Oct. 9, 2001
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Poem: "Memory," by Hayden Carruth from Doctor Jazz (Copper Canyon Press).
A woman I used to know well died
A week ago. Not to be mysterious:
She and I were married. I'm told
She fell down dead on a street in
Lower Manhattan, and I suppose
She suffered a stroke or a heart attack.
The last time I saw her was in the spring
Of 1955, meaning forty-four
Years ago, and now when I try
To imagine her death I see in my
Mind a good-looking, twenty-nine-
Year-old woman sprawled on the pavement.
It does no good to go and examine
My own ravaged face in the bathroom
Mirror; I cannot transpose my ravage-
Ment to her. She is fixed in my mind
As she was. Brown hair, brown eyes,
Slender and sexy, coming home
From her job as an editor in a huge
Building in midtown. Forty-four
Years is longer than I thought. My dear,
How could you have let this happen to you?
It's the birthday of singer and songwriter John Lennon, born in Liverpool, England (1940). In 1956, Lennon was attending Liverpool Art College when a friend played him a recording of Elvis Presley's Heartbreak Hotel. That same year he started his own band, the Quarrymen, with three of his friends. One of those friends introduced Lennon to Paul McCartney in 1957. By 1960 the band had become The Beatles. They played at various clubs in England and Germany, and often played at London's Cavern Club, where they were discovered by their soon-to-be manager Brian Epstein. The group was signed to EMI records in 1962.
It's the birthday of actor and filmmaker Jacques Tati, born in Le Pecq, France (1907), whose work has been compared to Charlie Chaplin and Buster Keaton. In 1931, he started making short films, including Oscar, Tennis Champion. His comedies included sight gags and physical action, and very little dialogue. In 1953, Tati introduced his signature character, Mr. Hulot, an earnest yet bumbling man who wore a crushed hat and raincoat, and trousers that were just a bit too short. In 1954, he produced Mr. Hulot's Holiday, which brought Tati international fame. In 1958, he produced Mon Oncle, which contrasted Hulot's life in a Paris suburb and that of his sister who lived in a modern, mechanized home.
It's the birthday of historian and journalist Bruce Catton, born in Petosky, Michigan (1899). In 1951, he published the first volume of a trilogy on the Army of the Potomac. Mr. Lincoln's Army was rejected by several publishers who said that Civil War books didn't sell. Only about 2,000 copies of Catton's book were sold. Still, a second volume, Glory Road, was published in 1952, and the third, A Stillness at Appomatox, came out in 1953.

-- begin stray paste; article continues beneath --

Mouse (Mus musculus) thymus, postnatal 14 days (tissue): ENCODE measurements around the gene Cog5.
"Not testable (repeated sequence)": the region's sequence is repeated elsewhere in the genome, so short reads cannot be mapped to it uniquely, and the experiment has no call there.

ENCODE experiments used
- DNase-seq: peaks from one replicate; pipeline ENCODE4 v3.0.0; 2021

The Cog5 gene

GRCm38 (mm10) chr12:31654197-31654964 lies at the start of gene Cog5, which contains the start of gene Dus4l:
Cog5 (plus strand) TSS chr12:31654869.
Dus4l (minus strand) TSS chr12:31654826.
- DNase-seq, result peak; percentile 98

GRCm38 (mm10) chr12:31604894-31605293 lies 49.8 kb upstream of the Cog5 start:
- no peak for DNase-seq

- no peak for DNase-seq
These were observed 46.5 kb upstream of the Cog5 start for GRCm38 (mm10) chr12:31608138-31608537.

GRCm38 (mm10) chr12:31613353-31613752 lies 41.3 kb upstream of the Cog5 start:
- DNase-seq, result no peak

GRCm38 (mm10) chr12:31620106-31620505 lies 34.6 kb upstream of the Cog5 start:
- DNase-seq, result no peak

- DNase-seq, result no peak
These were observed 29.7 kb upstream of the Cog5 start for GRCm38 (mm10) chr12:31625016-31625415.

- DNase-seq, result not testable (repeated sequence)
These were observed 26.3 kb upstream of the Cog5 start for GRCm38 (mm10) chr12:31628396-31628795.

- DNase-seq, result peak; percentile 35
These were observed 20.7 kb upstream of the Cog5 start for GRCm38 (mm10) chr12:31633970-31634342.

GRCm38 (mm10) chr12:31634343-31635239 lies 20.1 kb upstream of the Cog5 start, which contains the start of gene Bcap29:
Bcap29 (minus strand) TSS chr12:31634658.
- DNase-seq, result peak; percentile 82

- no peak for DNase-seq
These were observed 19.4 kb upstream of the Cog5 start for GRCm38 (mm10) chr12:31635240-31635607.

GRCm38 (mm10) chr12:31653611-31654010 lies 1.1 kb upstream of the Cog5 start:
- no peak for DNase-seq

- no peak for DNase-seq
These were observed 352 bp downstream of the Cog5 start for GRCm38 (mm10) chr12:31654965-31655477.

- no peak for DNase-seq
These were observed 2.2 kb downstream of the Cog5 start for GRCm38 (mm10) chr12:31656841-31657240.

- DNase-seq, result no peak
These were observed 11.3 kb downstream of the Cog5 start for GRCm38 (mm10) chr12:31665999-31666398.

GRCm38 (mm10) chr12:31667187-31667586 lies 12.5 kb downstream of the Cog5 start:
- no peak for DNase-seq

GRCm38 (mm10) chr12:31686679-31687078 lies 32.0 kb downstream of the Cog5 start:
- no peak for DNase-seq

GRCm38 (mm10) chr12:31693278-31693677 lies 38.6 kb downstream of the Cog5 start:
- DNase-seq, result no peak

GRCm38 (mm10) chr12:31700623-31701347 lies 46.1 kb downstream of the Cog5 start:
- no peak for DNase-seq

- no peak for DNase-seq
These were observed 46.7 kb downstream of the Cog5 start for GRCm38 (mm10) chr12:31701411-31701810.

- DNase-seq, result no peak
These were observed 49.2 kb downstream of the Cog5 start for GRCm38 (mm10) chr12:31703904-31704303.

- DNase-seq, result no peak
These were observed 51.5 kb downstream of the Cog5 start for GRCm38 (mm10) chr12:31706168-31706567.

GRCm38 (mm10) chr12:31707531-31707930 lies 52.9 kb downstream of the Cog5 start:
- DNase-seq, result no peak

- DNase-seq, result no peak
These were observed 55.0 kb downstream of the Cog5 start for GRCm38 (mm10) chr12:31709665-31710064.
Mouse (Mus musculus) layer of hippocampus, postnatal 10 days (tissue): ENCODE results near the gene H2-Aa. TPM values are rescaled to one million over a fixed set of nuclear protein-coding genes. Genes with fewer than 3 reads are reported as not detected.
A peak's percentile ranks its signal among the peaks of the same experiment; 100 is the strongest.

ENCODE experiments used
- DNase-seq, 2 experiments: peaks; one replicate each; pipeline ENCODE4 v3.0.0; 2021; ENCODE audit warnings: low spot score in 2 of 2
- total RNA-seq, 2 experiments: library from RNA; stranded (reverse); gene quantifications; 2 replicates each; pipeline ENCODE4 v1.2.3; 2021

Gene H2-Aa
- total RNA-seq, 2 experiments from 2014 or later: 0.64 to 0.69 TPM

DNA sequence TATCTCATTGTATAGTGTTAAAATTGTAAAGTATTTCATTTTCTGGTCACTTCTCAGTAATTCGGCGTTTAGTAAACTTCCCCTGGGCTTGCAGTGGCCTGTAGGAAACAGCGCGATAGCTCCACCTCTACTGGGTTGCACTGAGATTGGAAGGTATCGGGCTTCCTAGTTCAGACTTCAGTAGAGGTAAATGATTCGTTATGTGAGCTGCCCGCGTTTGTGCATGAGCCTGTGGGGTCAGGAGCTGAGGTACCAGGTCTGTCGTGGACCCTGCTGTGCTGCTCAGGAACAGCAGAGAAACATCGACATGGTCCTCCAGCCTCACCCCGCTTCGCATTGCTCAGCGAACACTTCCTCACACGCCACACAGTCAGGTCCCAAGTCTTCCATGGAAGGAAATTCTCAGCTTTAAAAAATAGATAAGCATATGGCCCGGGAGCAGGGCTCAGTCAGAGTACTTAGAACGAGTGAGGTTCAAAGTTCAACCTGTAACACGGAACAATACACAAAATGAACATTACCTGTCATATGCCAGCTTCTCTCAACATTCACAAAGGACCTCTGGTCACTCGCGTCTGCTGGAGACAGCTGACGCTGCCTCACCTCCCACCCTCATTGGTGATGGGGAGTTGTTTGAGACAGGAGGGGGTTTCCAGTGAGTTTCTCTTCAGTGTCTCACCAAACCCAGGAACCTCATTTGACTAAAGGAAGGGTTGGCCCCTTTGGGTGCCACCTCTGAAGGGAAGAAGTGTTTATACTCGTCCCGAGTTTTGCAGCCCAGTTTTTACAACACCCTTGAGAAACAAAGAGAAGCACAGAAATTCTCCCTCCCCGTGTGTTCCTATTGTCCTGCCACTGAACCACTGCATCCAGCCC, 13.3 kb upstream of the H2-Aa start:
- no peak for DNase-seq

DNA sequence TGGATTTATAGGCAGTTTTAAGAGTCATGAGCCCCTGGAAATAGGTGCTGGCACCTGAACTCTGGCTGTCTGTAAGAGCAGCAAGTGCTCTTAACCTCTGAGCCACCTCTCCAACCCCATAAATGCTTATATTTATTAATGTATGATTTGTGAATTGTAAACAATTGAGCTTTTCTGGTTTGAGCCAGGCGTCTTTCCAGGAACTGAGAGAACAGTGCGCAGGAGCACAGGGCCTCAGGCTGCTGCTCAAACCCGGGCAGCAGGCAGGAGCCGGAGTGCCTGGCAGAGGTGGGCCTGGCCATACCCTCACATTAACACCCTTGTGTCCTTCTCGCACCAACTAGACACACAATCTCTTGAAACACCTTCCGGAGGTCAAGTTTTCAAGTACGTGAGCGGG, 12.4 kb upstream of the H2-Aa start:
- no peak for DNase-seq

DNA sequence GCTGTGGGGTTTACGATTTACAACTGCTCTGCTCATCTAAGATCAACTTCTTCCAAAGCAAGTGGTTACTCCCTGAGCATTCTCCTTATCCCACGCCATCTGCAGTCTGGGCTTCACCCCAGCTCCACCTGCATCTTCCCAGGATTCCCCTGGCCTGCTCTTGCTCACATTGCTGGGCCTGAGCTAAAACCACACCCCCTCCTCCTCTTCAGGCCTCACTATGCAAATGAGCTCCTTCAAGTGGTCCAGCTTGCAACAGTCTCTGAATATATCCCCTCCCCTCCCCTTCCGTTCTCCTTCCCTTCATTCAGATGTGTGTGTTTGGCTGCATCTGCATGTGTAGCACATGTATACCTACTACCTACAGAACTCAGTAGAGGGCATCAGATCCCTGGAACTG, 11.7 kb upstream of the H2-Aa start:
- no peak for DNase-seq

It's the birthday of educator Francis Wayland Parker, born in Bedford, New Hampshire (1837). After serving as a lieutenant colonel in the Civil War, Parker served as head of a school in Dayton, Ohio. In 1872, he traveled to Germany to study new methods of education being developed there. He returned to the United States and became superintendent of schools in Quincy, Massachusetts, where he originated what came to be called the Quincy movement. It was Parker's idea to replace the rigid formalism of American education by using normal experiences to teach subjects. Students learned geography by going on field trips, and learned arithmetic by manipulating objects rather than dealing with abstractions.
In 1701 on this day, the Yale University was founded. The colonial legislature of Connecticut chartered the Collegiate School, originally based in the house of its first rector in Killingworth, Connecticut. In 1716, the school moved to New Haven, and took the name Yale College to honor its early benefactor, Elihu Yale. The first doctoral degrees earned in the United States were awarded by the graduate school of arts and sciences in 1861.
In 1002 on this day, Viking Leif Eríksson landed in what is now North America. As a young man, he followed the custom of his time and made a trip to Norway. There, he met the king and was converted to Christianity. On his way back to Greenland, he was driven off course and found land on which there were fields of naturally growing wheat and grapevines. He named the country Wineland. Soon after his return to Greenland, he led an expedition to explore the lands he had discovered. Archeologists theorize that he then discovered Baffin Island and Labrador, and that Wineland was in the Gulf of St. Lawrence in what is now New Brunswick.
Be well, do good work, and keep in touch.®